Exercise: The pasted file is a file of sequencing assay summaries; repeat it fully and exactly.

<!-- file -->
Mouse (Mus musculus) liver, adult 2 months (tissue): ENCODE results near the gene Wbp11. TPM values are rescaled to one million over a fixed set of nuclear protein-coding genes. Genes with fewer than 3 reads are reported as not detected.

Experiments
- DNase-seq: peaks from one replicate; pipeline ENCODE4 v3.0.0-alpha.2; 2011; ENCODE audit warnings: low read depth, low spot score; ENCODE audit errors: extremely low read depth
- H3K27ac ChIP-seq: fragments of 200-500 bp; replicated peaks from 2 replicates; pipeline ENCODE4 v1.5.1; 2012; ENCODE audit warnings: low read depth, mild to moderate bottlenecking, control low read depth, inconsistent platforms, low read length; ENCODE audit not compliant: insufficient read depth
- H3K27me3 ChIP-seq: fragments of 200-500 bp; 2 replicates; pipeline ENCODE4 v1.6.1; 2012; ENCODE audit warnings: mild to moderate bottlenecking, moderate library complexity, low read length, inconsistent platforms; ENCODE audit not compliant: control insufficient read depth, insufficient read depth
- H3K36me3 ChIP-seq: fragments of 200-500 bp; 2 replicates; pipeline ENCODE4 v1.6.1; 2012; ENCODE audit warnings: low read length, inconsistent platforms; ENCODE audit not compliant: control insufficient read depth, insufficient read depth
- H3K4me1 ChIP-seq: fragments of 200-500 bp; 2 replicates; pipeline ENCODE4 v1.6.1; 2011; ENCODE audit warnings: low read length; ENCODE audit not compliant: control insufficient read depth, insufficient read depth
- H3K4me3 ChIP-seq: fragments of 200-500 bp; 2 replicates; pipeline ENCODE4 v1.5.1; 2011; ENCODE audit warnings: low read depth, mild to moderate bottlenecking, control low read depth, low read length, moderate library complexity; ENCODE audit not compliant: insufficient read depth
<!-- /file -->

Mouse (Mus musculus) liver, adult 2 months (tissue): ENCODE results near the gene Wbp11. TPM values are rescaled to one million over a fixed set of nuclear protein-coding genes. Genes with fewer than 3 reads are reported as not detected.

Experiments
- DNase-seq: peaks from one replicate; pipeline ENCODE4 v3.0.0-alpha.2; 2011; ENCODE audit warnings: low read depth, low spot score; ENCODE audit errors: extremely low read depth
- H3K27ac ChIP-seq: fragments of 200-500 bp; replicated peaks from 2 replicates; pipeline ENCODE4 v1.5.1; 2012; ENCODE audit warnings: low read depth, mild to moderate bottlenecking, control low read depth, inconsistent platforms, low read length; ENCODE audit not compliant: insufficient read depth
- H3K27me3 ChIP-seq: fragments of 200-500 bp; 2 replicates; pipeline ENCODE4 v1.6.1; 2012; ENCODE audit warnings: mild to moderate bottlenecking, moderate library complexity, low read length, inconsistent platforms; ENCODE audit not compliant: control insufficient read depth, insufficient read depth
- H3K36me3 ChIP-seq: fragments of 200-500 bp; 2 replicates; pipeline ENCODE4 v1.6.1; 2012; ENCODE audit warnings: low read length, inconsistent platforms; ENCODE audit not compliant: control insufficient read depth, insufficient read depth
- H3K4me1 ChIP-seq: fragments of 200-500 bp; 2 replicates; pipeline ENCODE4 v1.6.1; 2011; ENCODE audit warnings: low read length; ENCODE audit not compliant: control insufficient read depth, insufficient read depth
- H3K4me3 ChIP-seq: fragments of 200-500 bp; 2 replicates; pipeline ENCODE4 v1.5.1; 2011; ENCODE audit warnings: low read depth, mild to moderate bottlenecking, control low read depth, low read length, moderate library complexity; ENCODE audit not compliant: insufficient read depth